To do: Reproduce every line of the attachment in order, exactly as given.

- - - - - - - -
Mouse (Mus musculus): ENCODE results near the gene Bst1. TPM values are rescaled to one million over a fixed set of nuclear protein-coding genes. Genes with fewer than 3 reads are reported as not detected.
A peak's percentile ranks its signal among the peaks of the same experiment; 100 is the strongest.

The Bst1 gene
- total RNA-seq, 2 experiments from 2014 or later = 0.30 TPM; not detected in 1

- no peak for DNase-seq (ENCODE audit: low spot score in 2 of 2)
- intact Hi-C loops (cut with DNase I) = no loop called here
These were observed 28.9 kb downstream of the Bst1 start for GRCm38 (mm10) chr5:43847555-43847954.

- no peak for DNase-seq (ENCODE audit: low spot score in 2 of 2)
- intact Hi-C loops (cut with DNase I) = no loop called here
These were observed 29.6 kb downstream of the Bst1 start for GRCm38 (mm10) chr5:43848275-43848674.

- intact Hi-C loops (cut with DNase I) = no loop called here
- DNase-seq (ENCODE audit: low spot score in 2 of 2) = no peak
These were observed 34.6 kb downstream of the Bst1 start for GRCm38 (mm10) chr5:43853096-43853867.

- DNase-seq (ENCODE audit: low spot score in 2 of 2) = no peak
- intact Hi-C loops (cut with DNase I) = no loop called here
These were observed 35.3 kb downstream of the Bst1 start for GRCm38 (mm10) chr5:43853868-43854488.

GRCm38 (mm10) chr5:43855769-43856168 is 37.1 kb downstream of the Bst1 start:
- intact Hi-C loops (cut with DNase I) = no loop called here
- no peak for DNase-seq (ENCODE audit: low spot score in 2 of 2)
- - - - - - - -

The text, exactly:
Mouse (Mus musculus): ENCODE results near the gene Bst1. TPM values are rescaled to one million over a fixed set of nuclear protein-coding genes. Genes with fewer than 3 reads are reported as not detected.
A peak's percentile ranks its signal among the peaks of the same experiment; 100 is the strongest.

The Bst1 gene
- total RNA-seq, 2 experiments from 2014 or later = 0.30 TPM; not detected in 1

- no peak for DNase-seq (ENCODE audit: low spot score in 2 of 2)
- intact Hi-C loops (cut with DNase I) = no loop called here
These were observed 28.9 kb downstream of the Bst1 start for GRCm38 (mm10) chr5:43847555-43847954.

- no peak for DNase-seq (ENCODE audit: low spot score in 2 of 2)
- intact Hi-C loops (cut with DNase I) = no loop called here
These were observed 29.6 kb downstream of the Bst1 start for GRCm38 (mm10) chr5:43848275-43848674.

- intact Hi-C loops (cut with DNase I) = no loop called here
- DNase-seq (ENCODE audit: low spot score in 2 of 2) = no peak
These were observed 34.6 kb downstream of the Bst1 start for GRCm38 (mm10) chr5:43853096-43853867.

- DNase-seq (ENCODE audit: low spot score in 2 of 2) = no peak
- intact Hi-C loops (cut with DNase I) = no loop called here
These were observed 35.3 kb downstream of the Bst1 start for GRCm38 (mm10) chr5:43853868-43854488.

GRCm38 (mm10) chr5:43855769-43856168 is 37.1 kb downstream of the Bst1 start:
- intact Hi-C loops (cut with DNase I) = no loop called here
- no peak for DNase-seq (ENCODE audit: low spot score in 2 of 2)